Tim Berners-Lee defined the Semantic Web as a web of data that can be processed directly and indirectly by machines. More precisely, the Semantic Web can be defined as a set of standards and best practices for sharing data and the semantics of that data over the Web to be used by applications [DuCharme, 2013].
In particular, the Semantic Web is built on top of three main pillars: the RDF (i.e., Resource Description Framework) data model, the SPARQL query language, and the OWL standard for storing vocabularies and ontologies. These standards allows the huge amount of data on the Web to be available in a unique and unified standard format, contributing to the definition of the Web of Data (WoD) .
The WoD makes the web data to be reachable and easily manageable by Semantic Web tools, providing also the relationships among these data (thus practically setting up the “Web”). This collection of interrelated datasets on the Web can also be referred to as Linked Data .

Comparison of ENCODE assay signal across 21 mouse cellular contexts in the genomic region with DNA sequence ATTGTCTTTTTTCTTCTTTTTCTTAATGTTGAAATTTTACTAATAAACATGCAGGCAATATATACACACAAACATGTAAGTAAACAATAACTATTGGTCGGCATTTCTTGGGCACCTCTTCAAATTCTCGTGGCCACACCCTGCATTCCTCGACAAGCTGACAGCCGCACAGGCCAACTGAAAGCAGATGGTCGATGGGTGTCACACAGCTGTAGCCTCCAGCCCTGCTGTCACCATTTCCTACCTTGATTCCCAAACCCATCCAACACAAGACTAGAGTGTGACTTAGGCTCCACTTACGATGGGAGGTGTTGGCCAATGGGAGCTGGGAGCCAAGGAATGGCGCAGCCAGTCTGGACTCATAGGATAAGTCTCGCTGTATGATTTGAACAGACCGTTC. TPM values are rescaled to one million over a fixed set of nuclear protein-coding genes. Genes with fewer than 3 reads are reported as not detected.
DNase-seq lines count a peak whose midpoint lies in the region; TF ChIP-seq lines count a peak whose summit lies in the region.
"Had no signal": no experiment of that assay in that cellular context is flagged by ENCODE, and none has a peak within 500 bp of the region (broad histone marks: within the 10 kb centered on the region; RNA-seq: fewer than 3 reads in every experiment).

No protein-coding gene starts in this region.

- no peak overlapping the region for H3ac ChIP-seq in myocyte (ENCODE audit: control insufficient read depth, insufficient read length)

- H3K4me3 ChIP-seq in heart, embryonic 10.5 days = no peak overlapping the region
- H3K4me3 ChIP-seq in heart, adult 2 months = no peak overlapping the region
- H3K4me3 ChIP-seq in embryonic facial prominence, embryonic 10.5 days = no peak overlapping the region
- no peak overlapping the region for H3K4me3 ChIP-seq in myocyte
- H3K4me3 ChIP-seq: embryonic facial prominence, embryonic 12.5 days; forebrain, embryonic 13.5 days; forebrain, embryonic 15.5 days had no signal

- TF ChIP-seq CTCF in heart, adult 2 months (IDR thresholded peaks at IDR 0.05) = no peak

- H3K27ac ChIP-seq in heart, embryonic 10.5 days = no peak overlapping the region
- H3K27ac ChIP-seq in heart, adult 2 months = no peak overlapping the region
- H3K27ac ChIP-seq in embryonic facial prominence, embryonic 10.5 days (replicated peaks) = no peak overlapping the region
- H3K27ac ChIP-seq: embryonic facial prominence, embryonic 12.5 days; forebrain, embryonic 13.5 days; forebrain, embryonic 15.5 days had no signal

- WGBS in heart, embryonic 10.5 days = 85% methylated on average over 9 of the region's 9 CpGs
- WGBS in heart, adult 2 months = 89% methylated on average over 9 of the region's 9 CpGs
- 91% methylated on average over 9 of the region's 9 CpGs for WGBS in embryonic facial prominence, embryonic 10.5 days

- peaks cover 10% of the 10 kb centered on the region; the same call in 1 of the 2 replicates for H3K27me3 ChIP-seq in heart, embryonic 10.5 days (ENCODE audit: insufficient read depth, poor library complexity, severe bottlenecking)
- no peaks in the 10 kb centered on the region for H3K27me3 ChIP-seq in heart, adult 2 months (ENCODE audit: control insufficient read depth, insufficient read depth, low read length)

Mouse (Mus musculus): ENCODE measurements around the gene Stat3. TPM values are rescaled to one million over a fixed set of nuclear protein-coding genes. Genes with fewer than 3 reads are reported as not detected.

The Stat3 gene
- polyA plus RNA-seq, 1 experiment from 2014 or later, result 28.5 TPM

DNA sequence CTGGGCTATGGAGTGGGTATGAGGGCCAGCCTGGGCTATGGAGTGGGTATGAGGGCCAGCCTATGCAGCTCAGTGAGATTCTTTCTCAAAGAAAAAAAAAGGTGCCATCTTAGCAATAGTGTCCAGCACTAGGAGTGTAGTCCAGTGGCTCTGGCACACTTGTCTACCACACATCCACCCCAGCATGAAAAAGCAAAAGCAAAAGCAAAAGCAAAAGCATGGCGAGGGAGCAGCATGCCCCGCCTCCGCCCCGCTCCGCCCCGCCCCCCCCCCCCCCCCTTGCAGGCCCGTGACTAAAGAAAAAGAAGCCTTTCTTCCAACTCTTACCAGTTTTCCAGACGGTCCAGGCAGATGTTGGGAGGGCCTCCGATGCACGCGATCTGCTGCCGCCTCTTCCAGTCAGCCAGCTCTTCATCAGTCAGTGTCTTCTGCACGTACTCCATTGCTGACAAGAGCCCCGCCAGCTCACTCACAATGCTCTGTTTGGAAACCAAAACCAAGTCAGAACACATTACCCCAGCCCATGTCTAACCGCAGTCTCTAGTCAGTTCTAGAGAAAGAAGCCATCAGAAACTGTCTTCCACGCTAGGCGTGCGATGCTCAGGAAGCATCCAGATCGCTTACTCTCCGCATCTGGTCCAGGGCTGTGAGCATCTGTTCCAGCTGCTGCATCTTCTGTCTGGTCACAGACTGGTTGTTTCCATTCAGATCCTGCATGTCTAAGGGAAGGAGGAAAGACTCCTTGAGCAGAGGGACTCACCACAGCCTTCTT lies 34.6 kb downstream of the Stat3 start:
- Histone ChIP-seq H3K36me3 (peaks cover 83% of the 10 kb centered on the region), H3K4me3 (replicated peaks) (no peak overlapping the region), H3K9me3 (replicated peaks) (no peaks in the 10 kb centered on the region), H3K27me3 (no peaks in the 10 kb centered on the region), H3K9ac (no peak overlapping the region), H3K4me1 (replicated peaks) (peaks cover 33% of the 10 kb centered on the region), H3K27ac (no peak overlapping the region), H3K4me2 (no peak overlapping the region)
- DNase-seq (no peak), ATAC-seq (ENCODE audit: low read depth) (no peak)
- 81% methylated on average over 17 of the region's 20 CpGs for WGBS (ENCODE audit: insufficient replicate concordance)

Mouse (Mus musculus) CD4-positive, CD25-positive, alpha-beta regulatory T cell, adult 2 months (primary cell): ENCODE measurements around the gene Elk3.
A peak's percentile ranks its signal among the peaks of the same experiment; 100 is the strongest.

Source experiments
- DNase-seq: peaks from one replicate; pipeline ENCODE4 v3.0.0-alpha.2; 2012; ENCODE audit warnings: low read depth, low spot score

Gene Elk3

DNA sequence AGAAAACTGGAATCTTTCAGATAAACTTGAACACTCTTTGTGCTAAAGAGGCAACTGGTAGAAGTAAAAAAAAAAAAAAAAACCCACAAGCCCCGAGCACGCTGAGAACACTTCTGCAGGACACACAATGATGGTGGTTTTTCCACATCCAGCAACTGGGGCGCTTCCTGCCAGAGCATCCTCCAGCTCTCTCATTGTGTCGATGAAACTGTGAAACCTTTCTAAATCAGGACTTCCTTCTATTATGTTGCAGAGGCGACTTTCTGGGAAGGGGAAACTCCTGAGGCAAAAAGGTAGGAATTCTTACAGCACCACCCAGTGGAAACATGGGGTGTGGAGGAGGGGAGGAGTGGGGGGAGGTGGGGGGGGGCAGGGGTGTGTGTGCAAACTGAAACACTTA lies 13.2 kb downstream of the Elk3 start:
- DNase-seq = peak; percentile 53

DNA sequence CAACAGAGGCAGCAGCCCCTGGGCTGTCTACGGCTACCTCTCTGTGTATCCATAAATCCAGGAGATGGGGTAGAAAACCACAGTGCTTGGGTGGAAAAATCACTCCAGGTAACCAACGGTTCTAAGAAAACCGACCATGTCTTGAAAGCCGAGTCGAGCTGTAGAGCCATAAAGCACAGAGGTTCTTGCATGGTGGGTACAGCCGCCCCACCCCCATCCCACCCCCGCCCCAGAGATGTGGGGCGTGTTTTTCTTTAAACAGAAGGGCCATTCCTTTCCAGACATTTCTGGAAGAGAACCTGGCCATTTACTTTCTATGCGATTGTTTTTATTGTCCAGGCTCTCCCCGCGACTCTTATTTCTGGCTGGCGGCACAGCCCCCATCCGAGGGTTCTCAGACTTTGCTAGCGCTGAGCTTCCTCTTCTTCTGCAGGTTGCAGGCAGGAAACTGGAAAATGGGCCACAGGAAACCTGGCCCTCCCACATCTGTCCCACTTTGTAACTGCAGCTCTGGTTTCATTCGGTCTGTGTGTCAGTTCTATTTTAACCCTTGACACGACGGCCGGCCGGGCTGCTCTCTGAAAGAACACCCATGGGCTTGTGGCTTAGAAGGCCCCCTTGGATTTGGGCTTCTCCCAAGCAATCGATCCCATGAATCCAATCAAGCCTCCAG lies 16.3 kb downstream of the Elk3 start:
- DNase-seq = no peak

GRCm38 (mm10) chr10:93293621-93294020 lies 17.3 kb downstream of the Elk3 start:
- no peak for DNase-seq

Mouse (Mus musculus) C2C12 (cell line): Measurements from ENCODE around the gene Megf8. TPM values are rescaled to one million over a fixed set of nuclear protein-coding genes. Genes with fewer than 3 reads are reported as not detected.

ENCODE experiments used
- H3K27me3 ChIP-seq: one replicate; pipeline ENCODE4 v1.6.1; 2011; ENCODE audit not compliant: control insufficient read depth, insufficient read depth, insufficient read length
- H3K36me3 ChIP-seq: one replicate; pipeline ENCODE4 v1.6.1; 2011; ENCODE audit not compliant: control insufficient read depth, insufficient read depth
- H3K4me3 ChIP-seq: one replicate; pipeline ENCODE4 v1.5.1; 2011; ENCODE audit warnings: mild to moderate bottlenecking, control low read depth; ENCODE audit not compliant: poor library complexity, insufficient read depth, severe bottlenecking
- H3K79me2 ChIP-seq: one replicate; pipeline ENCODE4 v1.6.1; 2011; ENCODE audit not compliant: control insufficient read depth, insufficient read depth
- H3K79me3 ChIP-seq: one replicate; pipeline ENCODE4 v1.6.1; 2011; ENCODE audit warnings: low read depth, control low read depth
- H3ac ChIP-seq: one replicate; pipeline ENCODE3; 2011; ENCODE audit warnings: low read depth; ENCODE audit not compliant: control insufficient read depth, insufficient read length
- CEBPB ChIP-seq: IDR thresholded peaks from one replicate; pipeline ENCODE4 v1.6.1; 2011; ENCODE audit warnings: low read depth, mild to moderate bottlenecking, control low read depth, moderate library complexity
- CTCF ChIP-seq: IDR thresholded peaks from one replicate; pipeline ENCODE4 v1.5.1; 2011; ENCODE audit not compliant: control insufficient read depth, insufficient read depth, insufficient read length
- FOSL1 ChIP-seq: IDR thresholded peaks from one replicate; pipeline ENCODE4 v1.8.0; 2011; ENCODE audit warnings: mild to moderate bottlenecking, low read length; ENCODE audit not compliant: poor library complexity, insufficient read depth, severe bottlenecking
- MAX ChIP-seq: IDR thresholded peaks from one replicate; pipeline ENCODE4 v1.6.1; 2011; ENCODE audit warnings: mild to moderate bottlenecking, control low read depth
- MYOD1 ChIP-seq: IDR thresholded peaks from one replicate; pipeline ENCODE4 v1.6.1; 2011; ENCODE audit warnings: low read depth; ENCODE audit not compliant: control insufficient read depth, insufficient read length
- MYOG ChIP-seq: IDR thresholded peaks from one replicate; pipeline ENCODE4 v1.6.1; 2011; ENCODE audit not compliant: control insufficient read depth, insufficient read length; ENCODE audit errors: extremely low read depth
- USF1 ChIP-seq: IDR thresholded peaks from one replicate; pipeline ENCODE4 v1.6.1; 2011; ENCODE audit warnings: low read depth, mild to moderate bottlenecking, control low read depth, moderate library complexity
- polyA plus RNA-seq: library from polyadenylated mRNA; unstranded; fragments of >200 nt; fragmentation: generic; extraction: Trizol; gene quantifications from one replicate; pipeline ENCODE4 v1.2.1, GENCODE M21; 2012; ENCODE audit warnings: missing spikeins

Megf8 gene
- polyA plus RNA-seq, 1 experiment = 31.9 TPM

Two typical examples of large Linked Dataset are FreeBase, and DBPedia, which essentially provides the so called Common sense Knowledge in RDF format. Python offers a very powerful and easy to use library to work with Linked Data: rdflib. RDFLib is a lightweight and functionally complete RDF library, allowing applications to access, create and manage RDF graphs in a very Pythonic fashion.
In this talk, a general overview of the main features provided by the rdflib package will be presented. To this end, several code examples will be discussed, along with a case study concerning the analysis of a (semantic) social graph. This case study will be focused on the integration between the networkx module and the rdflib library in order to crawl, access (via SPARQL), and analyze a Social Linked Data Graph represented using the FOAF (Friend of a Friend) schema.
This talk is intended for an Novice level audience, assuming a good knowledge of the Python language.